Research in Germany
Land of researchers
Researcher country Germany
Germany has a wealth of opportunities to offer its more than 480,000 scientists and researchers:
universities, extramural research institutions, businesses and federal and state institutes. In total, there are over 420 higher-education institutions here with differing priorities, including universities, universities of applied sciences (HAW), technical colleges (FH), private universities and vocational academies. Given this cornucopia of options, it’s no accident that 27,000 Germans complete their doctorates each year, more of half of which are in the natural sciences, mathematics and engineering. What’s more, the proportion of PhD students here (2.2%) is the highest in the European Union (EU). Added to this, there are also more than 1,000 publicly funded research institutions and a large number of private research and development centres. In addition, the combination of research and teaching and the freedom of science and research, not forgetting the low cost of higher education, all make Germany one of the best places in the world for education.
From coffee filters to quantum motors
Activity across the spectrum
The stories and anecdotes of Germany’s inventiveness would fill entire libraries: from Johannes Gutenberg’s printing press to the invention of the dynamo by Werner von Siemens; from Otto Lilienthal’s glider to physicist Wilhelm Conrad Röntgen’s X-ray machine – or the creation of the coffee filter in 1908 by housewife Melitta Bentz, who was looking for a way to improve the taste of her drink. Both large and (ostensibly) small German inventions continue to change the world today. In the annual top ranking of innovation and patent applications, Germany is in the vanguard. One of these location factors: the automotive industry. From the manufacture of the first electric motor by Hermann Jacobi, to Gottlieb Daimler’s and Carl Benz’ motor carriage, through to modern echolocation technology that underpins autonomous driving – the country has been a byword for motorised progress for over a century. Light-based inventions are likewise in the fast lane. Whether it’s an ultrashort pulse laser for use in medicine and communications, photonics to fight infectious diseases, research on emission-free quantum motors, or light-based solutions for aviation and aerospace – Germany’s future looks bright…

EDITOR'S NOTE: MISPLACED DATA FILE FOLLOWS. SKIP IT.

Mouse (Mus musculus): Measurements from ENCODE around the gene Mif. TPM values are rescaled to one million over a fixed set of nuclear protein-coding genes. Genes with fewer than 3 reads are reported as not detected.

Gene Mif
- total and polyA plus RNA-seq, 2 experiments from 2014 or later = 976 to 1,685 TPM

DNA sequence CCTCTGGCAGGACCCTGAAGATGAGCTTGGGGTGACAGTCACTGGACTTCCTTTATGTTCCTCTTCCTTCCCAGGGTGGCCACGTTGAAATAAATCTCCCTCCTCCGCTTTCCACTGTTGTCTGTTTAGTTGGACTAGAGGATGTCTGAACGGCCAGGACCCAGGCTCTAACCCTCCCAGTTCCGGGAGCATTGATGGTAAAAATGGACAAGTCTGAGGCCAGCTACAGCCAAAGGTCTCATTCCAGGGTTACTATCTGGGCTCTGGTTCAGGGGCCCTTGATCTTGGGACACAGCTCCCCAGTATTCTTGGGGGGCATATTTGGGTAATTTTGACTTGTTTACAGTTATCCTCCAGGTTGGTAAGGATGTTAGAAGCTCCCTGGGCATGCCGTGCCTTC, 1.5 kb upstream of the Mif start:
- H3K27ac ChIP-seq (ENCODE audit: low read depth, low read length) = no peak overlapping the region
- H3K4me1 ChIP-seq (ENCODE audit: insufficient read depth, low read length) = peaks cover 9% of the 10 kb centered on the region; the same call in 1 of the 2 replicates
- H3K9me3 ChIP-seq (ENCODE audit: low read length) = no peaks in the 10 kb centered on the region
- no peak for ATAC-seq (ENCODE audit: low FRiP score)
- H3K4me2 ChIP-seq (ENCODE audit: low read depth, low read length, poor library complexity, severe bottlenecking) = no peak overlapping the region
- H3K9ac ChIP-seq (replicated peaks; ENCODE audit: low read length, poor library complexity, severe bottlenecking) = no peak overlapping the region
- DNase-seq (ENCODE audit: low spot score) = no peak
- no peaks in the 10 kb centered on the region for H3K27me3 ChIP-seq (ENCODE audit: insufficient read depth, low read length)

’In 2020, Germany ranked second place on the global list of most active countries of origin, with almost 26,000 patent applications filed.’
Research in Germany
Find information about research activities in Germany on this central platform and get an overview of the German research landscape, latest research news and information about funding programmes and career opportunities.
It’s not just humanities graduates who are familiar with the occasional puzzled look from their fellow human beings when asked this; physicists and mathematicians often lack answers too with regard to what they want to do after graduating. There are good opportunities in Germany for earning a wage and a living after graduating. A low rate of unemployment combined with high demand for skilled workers, a booming start-up scene and manifold opportunities to gain an insight into companies or research institutions even while studying all boost the career opportunities of young students. The interconnection of businesses, universities and research institutions is constantly growing. Moreover, German companies are seen as attractive employers. State-sponsored childcare and benefits like Christmas and holiday bonuses make Germany popular on the global stage, too.
Punctual, hard-working, typically…
What is typically German though? The answers to this are, of course, extremely subjective and wide-ranging. Distinctively German traits are evident just looking at the topic of work-life balance. For instance, all businesses close on Sundays and bank holidays. This is because these days are reserved for family and for enjoying time away from work. Only bakeries are allowed to open in the mornings, because what fun would a day off be with no freshly baked rolls with Sunday brunch? However, German shops also usually close around 8pm. You tend to find ‘Späties’ [’late openers’], i.e. kiosks that stay open later, more in big cities. This means there’s plenty of time to be ‘typically German’ and organise a BBQ night in the garden, watch a Sunday night crime show like ‘Tatort’ on TV, or head to the local adult education centre for good-value educational courses that are open to all.